Taormina is a place of narrow medieval streets, with the main Corso Umberto packed with delightful shops and restaurants. The public gardens, Giardini della Villa Comunale, are a highlight.
Just offshore, you’ll find one of the most romantic places in Italy—Isola Bella is a tiny island with a lovely beach and crystal-clear waters. The terraced gardens are a great place to admire the views around this “Pearl of the Ionian Sea.”
Lecce has been called the “Florence of the South” for its wealth of Baroque architecture. The historic center is a delight of ornate churches, handsome palaces, and impressive piazzas.
The central Piazza del Duomo is a place to orient yourself and take it all in. The Duomo itself, Bishop’s Palace, and the Seminary Palace are all splendid.
Tied together through the use of the warm local limestone, the town has an air of calm elegance. Few visitors can resist its charms, even before they try the wonderful local cuisine.
What can match the thrill of visiting one of the world’s most famous and active volcanoes?
Mount Etna’s sometimes snowy cone dominates the views along the coast from Taormina.
Take a cable car or 4×4 tour to the higher altitudes for the best panoramas over otherworldly landscapes of lava. If you want to walk the craters and lava fields, the Silvestri Craters are one of the best places to hike in Italy.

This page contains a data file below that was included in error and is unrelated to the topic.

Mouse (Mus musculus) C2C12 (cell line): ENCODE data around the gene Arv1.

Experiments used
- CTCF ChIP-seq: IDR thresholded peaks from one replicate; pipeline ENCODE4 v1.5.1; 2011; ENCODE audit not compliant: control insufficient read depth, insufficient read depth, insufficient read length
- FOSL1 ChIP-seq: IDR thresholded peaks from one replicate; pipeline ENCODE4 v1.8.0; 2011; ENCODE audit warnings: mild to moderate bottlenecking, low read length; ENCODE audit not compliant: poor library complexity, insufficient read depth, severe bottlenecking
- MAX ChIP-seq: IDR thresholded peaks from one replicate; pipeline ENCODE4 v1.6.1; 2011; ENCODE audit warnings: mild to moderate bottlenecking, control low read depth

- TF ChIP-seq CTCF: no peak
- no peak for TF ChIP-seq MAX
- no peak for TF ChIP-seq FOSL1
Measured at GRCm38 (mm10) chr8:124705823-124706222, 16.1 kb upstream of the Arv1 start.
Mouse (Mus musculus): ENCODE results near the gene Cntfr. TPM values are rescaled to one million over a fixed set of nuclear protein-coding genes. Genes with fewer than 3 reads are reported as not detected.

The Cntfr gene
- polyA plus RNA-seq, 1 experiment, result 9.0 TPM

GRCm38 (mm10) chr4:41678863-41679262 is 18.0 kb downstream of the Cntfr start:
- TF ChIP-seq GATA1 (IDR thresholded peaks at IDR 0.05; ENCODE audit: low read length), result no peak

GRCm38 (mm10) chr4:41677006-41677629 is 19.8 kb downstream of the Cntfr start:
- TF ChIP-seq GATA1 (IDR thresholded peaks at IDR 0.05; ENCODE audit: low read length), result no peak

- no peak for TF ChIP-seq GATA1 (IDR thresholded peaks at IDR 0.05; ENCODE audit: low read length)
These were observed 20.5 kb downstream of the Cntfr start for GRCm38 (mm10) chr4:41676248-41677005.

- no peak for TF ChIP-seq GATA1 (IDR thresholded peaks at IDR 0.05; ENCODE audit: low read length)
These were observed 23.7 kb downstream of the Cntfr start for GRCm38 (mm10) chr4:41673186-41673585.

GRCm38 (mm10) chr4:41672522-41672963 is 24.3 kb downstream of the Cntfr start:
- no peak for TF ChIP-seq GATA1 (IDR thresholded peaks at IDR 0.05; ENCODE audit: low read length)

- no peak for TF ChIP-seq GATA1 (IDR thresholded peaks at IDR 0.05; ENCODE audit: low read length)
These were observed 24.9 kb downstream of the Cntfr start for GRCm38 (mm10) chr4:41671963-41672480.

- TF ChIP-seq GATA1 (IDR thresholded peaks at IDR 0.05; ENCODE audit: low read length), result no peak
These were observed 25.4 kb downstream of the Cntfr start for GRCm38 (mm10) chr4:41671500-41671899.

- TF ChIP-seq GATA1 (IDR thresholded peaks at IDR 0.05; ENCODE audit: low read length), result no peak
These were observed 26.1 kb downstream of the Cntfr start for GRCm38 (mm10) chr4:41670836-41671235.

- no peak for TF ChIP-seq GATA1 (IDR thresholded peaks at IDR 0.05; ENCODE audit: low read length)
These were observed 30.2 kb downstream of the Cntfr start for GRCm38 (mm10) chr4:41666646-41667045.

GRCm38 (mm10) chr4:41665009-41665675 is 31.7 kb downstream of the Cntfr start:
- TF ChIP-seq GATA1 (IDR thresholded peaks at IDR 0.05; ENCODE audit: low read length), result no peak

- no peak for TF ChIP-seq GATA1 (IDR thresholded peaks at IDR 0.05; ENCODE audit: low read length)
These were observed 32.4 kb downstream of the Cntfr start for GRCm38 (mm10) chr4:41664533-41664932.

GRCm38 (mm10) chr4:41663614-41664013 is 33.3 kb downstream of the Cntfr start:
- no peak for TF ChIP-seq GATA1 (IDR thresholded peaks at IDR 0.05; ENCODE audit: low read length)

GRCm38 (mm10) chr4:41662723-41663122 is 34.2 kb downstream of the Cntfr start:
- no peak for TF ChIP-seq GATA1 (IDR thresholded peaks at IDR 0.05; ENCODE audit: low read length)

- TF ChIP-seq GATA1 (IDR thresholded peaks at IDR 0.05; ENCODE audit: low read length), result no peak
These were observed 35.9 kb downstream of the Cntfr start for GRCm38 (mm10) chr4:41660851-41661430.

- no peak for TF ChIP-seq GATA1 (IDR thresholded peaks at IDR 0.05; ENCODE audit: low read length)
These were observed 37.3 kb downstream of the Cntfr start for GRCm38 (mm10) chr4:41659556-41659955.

Famous as a movie location, the Sicilian village of Savoca has somehow retained its original charm and tranquility. Set atop a craggy hill, it enjoys sweeping views of the island’s landscape.
You can visit several picturesque churches, a castle, and several places associated with the movies. However, the real charm of the village is its beauty, and a taste of authentic Sicily.
That taste comes in Sicilian dishes such as tagliatelle with wild fennel, fresh bread with local olive oil, or a bottle of Sicilian wine. Don’t forget to sample the lemon granita topped with a sesame-coated biscuit—a traditional dessert with Arab roots.
Perched high above Taormina, Castelmola is another hilltop Sicilian village with spectacular views of Mount Etna and the Ionian Sea. Its cobbled streets radiate from the Piazza del Duomo, where it’s practically obligatory to try the local almond wine and or almond pastries.
Its name comes from the ruined castle that still towers over the town. While Taormina is often called the most beautiful town in Sicily, Castelmola is with good reason called one of its most beautiful villages.
Hopefully, Cagliari’s Archaeological Museum will inspire you to find out more about Sardinia’s history. Su Nuraxi is a fascinating archaeological site inhabited from 1600 BCE up to the third century AD.
Now a UNESCO World Heritage Site, it features the conical nuraghe (nuraxi in the Sardinian language), which are megalithic “beehive” structures. Unique to Sardinia, the major ones stand up to 50 feet tall.
The price of admission includes a guided tour, an essential to unveil all the wonders of this exceptional place. The Nuragic civilization left no written records, but their bronze sculptures leave a memorable impression on all who see them.